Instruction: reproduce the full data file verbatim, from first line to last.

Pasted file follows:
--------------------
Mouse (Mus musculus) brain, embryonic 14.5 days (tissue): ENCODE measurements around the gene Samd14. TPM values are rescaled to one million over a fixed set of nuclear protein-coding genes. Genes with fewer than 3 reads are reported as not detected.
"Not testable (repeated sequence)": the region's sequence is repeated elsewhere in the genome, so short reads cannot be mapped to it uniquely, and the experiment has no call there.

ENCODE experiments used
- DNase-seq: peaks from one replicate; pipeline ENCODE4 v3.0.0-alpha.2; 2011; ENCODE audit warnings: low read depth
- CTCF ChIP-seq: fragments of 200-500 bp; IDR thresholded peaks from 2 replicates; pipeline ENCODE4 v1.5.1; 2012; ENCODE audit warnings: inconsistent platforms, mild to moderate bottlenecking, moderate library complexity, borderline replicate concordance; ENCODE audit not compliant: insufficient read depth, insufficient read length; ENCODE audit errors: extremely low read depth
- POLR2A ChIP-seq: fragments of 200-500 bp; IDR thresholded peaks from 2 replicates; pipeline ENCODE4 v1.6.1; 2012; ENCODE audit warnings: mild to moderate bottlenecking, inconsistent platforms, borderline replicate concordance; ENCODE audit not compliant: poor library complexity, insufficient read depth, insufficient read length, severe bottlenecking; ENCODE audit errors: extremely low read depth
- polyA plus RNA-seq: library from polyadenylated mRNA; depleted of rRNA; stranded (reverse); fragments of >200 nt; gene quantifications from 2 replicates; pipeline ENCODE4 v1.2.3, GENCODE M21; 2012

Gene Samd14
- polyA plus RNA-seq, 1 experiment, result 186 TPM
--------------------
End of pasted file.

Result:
Mouse (Mus musculus) brain, embryonic 14.5 days (tissue): ENCODE measurements around the gene Samd14. TPM values are rescaled to one million over a fixed set of nuclear protein-coding genes. Genes with fewer than 3 reads are reported as not detected.
"Not testable (repeated sequence)": the region's sequence is repeated elsewhere in the genome, so short reads cannot be mapped to it uniquely, and the experiment has no call there.

ENCODE experiments used
- DNase-seq: peaks from one replicate; pipeline ENCODE4 v3.0.0-alpha.2; 2011; ENCODE audit warnings: low read depth
- CTCF ChIP-seq: fragments of 200-500 bp; IDR thresholded peaks from 2 replicates; pipeline ENCODE4 v1.5.1; 2012; ENCODE audit warnings: inconsistent platforms, mild to moderate bottlenecking, moderate library complexity, borderline replicate concordance; ENCODE audit not compliant: insufficient read depth, insufficient read length; ENCODE audit errors: extremely low read depth
- POLR2A ChIP-seq: fragments of 200-500 bp; IDR thresholded peaks from 2 replicates; pipeline ENCODE4 v1.6.1; 2012; ENCODE audit warnings: mild to moderate bottlenecking, inconsistent platforms, borderline replicate concordance; ENCODE audit not compliant: poor library complexity, insufficient read depth, insufficient read length, severe bottlenecking; ENCODE audit errors: extremely low read depth
- polyA plus RNA-seq: library from polyadenylated mRNA; depleted of rRNA; stranded (reverse); fragments of >200 nt; gene quantifications from 2 replicates; pipeline ENCODE4 v1.2.3, GENCODE M21; 2012

Gene Samd14
- polyA plus RNA-seq, 1 experiment, result 186 TPM